Thursday, August 2, 2018

Harvard study: 'Trigger warnings' are bad for your emotional health - Rick Moran

by Rick Moran

They appear to create more anxiety than they are supposed to relieve.

A Harvard study shows something not very surprising about "trigger warnings"; they undermine "emotional resilence."

In fact, trigger warnings may lead to more anxiety than they are supposed to relieve.
Washington Times:
Published on Friday in the Journal of Behavior Therapy and Experimental Psychiatry, the study found that trigger warnings do not reduce the anxiety that people experience upon encountering a distressing text.
The alerts even had the opposite effect in some cases, increasing “perceived emotional vulnerability to trauma,” “anxiety to written material perceived as harmful” and “belief that trauma survivors are vulnerable.”
“Trigger warnings do not appear to be conducive to resilience as measured by any of our metrics,” the authors wrote. “Rather, our findings indicate that trigger warnings may present nuanced threats to selective domains of psychological resilience.”
The study was released as college students, professors and administrators have widely employed trigger warnings on campus to guard against upsetting materials including the Bible, the works of William Shakespeare and the U.S. Constitution.
If you treat someone as an emotional invalid, they will become an emotional invalid. When I was a kid and we lost a classmate due to disease or accident, there weren't an army of psychologists and therapists that descended on the school ready to tell us it was ok to feel lousy. Perhaps it makes parents and teachers feel better that they are "helping" kids deal with the tragedy. And maybe it does. All I know is, families are the best remedy to deal with an emotional trauma. 

It's an open question as to whether being exposed to the bible or any white people causes any kind of emotional trauma at all. The fact that it might make some people "uncomfortable" is a far cry from being incapacitated by negative emotions. If there is incapacitation, it is the result of being told you should be incapacitated.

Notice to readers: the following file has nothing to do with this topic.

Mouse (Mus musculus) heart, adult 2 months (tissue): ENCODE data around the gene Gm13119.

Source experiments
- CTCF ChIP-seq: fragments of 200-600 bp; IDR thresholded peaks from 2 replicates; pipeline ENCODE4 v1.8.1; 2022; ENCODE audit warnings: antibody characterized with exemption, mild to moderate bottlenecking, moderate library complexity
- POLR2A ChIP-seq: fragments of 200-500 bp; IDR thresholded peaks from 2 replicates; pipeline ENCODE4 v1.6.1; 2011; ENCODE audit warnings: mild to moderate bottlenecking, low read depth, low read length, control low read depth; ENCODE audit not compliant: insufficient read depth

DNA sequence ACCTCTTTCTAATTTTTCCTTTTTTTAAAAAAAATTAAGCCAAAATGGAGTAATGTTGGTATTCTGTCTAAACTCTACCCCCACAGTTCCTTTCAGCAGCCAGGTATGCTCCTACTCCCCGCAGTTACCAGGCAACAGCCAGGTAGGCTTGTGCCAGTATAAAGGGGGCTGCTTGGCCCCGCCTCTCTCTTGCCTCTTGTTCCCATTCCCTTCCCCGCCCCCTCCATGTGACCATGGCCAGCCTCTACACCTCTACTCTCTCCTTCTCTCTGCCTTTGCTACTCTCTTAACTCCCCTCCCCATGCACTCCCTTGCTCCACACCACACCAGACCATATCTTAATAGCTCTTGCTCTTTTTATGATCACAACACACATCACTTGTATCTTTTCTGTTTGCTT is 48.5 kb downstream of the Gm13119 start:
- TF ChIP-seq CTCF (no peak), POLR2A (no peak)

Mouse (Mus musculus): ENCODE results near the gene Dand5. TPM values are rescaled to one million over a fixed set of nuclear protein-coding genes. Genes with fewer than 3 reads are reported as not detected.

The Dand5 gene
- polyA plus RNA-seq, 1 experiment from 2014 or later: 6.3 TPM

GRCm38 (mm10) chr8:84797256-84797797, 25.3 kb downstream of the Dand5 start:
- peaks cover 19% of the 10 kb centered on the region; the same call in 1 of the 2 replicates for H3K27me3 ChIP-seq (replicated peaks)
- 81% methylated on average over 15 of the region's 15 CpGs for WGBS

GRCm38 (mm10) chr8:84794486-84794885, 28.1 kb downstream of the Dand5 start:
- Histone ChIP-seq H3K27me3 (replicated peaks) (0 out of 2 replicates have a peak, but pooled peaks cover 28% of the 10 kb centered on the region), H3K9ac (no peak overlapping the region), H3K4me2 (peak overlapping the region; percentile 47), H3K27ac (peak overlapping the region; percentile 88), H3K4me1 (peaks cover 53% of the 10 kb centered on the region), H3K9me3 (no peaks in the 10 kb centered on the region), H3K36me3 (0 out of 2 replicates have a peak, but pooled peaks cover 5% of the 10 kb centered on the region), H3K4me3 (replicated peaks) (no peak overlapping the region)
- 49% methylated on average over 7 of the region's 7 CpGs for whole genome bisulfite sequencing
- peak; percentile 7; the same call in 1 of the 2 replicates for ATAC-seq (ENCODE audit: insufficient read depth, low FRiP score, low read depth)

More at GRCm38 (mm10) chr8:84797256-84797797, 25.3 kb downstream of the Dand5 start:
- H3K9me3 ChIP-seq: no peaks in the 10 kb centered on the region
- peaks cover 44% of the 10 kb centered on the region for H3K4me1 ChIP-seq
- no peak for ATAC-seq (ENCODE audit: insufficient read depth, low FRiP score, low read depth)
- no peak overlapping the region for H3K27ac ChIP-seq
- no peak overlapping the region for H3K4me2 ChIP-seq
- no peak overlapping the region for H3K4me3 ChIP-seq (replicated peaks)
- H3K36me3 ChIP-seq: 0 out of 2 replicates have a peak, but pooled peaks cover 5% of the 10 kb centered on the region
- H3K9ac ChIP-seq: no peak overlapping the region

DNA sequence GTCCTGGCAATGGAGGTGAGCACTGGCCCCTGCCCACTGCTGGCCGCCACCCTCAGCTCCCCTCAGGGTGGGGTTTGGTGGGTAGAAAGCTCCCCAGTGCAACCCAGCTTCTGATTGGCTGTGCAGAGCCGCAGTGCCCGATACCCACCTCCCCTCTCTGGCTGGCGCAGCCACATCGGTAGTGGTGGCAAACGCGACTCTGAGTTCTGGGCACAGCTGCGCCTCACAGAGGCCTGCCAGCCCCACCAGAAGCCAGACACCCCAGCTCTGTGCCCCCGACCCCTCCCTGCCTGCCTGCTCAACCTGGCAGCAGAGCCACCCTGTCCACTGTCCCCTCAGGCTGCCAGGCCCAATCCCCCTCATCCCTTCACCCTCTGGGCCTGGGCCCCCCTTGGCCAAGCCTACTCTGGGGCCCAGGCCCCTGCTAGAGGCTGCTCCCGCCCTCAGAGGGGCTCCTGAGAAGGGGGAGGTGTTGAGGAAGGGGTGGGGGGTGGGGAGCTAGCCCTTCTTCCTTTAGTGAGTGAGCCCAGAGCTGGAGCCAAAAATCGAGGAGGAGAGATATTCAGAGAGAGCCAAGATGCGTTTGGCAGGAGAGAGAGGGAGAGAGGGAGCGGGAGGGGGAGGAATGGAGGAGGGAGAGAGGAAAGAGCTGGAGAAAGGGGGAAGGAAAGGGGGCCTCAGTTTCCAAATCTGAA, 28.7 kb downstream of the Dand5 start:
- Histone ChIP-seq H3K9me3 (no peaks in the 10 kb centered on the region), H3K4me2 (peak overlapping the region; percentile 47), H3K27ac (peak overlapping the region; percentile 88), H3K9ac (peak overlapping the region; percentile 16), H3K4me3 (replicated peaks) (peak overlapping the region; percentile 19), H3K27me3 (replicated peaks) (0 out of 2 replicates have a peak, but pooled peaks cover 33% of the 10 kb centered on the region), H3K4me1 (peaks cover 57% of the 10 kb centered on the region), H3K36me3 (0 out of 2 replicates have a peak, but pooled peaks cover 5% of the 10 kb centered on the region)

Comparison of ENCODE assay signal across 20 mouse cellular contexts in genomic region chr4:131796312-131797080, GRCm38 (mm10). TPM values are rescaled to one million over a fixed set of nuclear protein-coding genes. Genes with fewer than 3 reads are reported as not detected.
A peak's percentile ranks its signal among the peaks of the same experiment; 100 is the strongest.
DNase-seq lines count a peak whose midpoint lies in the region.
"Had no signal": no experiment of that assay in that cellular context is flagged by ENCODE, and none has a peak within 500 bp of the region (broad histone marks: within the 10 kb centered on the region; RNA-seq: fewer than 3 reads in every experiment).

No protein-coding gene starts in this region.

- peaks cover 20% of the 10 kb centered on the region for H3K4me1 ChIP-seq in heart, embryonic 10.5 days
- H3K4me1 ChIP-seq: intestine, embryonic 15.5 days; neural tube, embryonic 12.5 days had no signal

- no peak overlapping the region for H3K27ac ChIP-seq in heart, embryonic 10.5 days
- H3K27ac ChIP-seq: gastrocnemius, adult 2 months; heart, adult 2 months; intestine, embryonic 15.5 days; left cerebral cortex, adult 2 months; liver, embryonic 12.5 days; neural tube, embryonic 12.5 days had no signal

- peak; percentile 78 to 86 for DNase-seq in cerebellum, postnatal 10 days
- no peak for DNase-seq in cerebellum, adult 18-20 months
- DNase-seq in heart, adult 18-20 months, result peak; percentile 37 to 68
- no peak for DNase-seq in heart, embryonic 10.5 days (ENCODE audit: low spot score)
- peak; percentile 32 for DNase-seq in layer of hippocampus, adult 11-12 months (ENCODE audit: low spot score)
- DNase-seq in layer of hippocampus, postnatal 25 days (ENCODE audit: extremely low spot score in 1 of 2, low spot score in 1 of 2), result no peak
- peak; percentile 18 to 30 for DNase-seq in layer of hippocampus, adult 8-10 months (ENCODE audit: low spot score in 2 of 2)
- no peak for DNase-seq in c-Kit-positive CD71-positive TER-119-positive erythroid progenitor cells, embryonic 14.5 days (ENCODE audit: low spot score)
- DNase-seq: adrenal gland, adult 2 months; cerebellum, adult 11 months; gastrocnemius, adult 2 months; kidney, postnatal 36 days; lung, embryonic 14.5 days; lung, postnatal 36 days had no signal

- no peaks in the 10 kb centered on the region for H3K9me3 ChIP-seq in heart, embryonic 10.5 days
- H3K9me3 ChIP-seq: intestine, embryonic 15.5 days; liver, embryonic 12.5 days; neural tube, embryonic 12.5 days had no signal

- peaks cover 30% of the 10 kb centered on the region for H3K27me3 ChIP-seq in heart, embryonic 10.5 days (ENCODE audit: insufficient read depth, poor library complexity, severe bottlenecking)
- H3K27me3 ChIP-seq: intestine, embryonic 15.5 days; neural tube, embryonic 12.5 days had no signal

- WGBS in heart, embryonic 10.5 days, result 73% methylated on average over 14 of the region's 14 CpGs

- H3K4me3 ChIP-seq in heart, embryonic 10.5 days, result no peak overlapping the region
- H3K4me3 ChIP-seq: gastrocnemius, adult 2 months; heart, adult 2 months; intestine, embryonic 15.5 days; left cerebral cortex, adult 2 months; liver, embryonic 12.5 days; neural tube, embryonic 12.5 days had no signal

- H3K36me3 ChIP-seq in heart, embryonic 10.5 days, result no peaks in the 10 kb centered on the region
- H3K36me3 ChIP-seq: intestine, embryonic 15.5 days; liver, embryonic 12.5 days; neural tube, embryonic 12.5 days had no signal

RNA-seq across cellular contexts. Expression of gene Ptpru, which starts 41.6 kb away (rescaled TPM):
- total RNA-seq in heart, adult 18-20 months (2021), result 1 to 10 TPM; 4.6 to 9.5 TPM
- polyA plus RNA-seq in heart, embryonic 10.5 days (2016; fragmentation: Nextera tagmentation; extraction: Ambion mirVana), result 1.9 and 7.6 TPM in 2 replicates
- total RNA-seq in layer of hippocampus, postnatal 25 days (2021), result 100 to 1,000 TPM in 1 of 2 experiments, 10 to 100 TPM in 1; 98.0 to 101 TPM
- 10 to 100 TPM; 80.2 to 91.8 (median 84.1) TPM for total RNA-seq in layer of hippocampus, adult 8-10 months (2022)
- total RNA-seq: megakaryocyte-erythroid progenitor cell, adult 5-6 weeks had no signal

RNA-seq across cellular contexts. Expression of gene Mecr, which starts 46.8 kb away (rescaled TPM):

In the study, researchers tested the effects of trigger warnings by assigning 270 participants to read 10 passages from classical literature, five of which contained no distressing material and five of which contained distressing material, such as depictions of murder.
The participants were divided into two groups.
One group was given a trigger warning before each passage that read: “TRIGGER WARNING: The passage you are about to read contains disturbing content and may trigger an anxiety response, especially in those who have a history of trauma.”
The second group received no trigger warnings.
The study found that participants who received trigger warnings ended up with more fragile views of what they and others would be capable of after experiencing trauma.
Participants in the trigger warning group were also more likely to report greater anxiety levels after reading the passages, but this held true only among participants who believed that words can cause harm.
“Trigger warnings did not affect anxiety responses to potentially distressing material in general,” the study found. “However, trigger warnings may foster a self-fulfilling prophecy that increases anxiety for those individuals who believe that words can harm them.
“Hence, such warnings may increase acute anxiety by fostering an expectancy of harm,” the study continued.
By being told you are in danger, you get an increased expectation of danger. This is a no brainer and begs the question; did we really need a Harvard study to tell us this?

I think it shows how totally out of touch with reality PC administrators are. They have created what we used to call in my youth, a "false consciousness." Inadvertently, they have set students up to receive an even more traumatic shock when they leave the "safety" of the campus and enter the real world where reality bears no relationship to the world they just left. 

The trouble is that even the real world is adopting this nonsensical notion. Producers and creators of TV shows worry about "triggering" viewers. Some workplaces have created "safe spaces." You have to wonder how far this flight from reality will take us and what the eventual consequences will be.

Rick Moran


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